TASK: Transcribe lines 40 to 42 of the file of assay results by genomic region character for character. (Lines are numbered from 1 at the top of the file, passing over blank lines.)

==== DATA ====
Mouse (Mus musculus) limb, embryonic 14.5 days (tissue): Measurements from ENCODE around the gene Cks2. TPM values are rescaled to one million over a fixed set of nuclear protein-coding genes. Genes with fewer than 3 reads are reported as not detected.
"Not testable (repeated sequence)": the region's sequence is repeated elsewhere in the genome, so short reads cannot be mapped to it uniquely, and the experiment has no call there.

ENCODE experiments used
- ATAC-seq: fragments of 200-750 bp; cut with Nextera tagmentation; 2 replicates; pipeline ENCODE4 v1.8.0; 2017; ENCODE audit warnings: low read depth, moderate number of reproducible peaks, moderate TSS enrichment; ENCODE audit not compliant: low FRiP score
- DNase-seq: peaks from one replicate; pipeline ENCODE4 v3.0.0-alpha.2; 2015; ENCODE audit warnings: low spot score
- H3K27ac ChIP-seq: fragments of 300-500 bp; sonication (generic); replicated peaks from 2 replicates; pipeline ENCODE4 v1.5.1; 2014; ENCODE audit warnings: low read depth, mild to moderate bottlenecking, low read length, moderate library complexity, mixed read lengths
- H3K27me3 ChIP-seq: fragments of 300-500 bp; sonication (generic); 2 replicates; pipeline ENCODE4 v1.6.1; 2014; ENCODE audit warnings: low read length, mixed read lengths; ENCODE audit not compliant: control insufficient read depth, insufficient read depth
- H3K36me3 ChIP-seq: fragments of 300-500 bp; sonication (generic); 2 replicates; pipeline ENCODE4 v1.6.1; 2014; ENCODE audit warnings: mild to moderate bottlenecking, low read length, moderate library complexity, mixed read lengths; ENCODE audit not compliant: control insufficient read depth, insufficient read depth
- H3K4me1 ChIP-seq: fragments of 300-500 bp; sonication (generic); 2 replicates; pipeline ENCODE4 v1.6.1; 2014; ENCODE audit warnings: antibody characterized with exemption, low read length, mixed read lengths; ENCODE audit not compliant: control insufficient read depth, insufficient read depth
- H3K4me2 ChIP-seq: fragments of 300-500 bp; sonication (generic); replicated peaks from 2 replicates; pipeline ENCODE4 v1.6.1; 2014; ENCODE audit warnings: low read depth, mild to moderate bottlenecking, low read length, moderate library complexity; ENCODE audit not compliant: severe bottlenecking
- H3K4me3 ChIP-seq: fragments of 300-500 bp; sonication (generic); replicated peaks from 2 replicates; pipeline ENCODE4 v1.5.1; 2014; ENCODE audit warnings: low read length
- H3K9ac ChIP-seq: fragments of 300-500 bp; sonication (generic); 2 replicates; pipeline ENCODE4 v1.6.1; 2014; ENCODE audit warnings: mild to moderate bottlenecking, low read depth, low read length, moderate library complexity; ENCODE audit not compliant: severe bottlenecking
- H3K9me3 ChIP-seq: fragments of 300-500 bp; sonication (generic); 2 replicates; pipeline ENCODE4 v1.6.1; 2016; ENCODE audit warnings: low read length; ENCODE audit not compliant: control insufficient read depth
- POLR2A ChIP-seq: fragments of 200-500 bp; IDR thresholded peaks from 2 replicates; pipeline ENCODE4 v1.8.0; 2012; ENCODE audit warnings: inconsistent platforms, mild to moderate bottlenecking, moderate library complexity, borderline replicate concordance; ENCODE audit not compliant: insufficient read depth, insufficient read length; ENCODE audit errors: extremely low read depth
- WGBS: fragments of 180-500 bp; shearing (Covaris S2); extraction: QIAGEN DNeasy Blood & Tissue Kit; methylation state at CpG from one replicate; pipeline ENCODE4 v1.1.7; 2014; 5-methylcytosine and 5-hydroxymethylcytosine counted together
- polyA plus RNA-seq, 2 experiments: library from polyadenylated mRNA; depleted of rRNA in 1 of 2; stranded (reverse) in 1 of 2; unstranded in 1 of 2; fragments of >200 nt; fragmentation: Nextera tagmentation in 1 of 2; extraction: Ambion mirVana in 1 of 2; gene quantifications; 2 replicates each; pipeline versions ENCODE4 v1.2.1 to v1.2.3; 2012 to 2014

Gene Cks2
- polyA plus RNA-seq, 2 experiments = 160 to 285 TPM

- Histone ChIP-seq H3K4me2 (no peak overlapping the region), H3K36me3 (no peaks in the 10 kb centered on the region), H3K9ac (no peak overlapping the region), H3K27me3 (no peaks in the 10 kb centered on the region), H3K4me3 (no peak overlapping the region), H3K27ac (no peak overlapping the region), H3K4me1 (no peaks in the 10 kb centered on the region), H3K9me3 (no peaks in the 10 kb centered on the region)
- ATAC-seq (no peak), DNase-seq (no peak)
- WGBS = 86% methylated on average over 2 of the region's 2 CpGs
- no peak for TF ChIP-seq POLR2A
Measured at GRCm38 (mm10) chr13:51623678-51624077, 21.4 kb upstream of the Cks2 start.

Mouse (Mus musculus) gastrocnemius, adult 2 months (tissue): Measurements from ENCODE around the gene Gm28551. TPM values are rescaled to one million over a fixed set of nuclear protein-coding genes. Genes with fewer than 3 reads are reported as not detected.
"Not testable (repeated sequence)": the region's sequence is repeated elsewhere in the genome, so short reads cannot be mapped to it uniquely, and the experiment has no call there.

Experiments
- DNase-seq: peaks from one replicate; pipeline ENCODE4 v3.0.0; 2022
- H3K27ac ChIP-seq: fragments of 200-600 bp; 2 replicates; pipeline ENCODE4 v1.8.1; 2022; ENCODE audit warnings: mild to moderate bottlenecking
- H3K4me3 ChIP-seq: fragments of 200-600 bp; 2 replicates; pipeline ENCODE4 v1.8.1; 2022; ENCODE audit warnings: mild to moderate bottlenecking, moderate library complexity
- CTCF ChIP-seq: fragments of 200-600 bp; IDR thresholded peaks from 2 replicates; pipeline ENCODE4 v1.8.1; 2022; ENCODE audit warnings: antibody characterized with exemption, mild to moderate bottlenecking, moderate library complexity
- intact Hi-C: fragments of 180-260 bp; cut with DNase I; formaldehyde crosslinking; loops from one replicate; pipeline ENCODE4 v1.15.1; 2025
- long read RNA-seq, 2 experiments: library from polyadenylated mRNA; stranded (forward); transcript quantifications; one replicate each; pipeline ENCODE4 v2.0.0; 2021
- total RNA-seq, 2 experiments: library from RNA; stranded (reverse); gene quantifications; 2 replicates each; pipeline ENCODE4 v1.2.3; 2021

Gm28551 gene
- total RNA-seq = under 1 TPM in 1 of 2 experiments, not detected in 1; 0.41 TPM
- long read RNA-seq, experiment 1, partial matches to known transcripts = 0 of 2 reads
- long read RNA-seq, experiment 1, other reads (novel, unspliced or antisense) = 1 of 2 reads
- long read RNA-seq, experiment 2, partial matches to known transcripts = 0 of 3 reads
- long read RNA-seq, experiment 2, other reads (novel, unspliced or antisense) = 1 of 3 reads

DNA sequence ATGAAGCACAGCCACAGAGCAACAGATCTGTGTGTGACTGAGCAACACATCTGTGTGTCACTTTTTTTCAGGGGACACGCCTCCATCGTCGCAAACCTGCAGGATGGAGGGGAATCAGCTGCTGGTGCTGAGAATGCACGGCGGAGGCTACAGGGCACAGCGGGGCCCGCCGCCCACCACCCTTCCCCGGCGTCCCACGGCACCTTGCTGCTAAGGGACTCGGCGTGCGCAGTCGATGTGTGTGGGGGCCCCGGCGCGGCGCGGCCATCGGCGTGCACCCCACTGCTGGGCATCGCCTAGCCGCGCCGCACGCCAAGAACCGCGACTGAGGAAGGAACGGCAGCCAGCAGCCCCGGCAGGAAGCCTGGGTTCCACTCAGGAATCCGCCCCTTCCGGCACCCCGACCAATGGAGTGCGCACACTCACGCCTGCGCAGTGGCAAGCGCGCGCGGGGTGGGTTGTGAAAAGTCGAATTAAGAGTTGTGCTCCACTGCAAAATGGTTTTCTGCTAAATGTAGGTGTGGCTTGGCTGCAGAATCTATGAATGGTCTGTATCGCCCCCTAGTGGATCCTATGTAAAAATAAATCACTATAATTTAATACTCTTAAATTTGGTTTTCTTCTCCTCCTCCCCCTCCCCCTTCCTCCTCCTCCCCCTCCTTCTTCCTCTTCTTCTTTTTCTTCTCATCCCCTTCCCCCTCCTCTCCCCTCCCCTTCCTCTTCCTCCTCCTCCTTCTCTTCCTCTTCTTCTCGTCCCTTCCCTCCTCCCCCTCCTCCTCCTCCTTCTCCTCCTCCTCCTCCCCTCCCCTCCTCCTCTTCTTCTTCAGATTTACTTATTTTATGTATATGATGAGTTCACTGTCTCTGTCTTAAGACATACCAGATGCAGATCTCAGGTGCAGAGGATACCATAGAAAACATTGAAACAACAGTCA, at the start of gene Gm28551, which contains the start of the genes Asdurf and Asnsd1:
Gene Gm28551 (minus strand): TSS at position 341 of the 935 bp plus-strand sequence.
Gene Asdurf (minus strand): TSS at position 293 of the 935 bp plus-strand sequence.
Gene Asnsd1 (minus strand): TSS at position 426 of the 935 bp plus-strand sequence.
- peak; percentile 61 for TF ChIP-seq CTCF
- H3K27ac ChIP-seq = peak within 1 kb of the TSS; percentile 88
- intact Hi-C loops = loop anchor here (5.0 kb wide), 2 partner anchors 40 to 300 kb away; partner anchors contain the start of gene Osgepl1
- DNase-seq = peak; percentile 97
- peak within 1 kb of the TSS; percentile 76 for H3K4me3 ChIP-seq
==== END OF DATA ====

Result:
DNA sequence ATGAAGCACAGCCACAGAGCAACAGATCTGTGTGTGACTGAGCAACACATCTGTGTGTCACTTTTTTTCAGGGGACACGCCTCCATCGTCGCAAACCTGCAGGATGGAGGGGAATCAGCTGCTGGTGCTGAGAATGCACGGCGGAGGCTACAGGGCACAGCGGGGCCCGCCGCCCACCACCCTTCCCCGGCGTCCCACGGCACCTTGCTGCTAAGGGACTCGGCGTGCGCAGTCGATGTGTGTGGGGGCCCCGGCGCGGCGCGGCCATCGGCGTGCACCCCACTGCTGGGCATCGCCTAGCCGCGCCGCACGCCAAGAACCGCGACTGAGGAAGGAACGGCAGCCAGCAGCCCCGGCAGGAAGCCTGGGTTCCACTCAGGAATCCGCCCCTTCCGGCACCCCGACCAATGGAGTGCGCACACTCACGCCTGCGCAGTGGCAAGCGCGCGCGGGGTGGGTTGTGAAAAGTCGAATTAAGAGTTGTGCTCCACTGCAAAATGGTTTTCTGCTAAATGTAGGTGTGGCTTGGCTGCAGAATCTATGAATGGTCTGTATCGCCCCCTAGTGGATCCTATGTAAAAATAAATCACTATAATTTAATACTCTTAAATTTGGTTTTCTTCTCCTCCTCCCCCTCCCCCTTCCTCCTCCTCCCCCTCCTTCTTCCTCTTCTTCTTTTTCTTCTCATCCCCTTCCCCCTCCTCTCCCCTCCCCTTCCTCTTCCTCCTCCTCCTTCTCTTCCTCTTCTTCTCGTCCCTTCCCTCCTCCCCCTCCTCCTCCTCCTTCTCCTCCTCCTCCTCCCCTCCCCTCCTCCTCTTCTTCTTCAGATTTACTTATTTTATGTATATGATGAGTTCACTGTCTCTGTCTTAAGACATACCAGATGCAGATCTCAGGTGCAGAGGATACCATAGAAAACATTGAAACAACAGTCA, at the start of gene Gm28551, which contains the start of the genes Asdurf and Asnsd1:
Gene Gm28551 (minus strand): TSS at position 341 of the 935 bp plus-strand sequence.
Gene Asdurf (minus strand): TSS at position 293 of the 935 bp plus-strand sequence.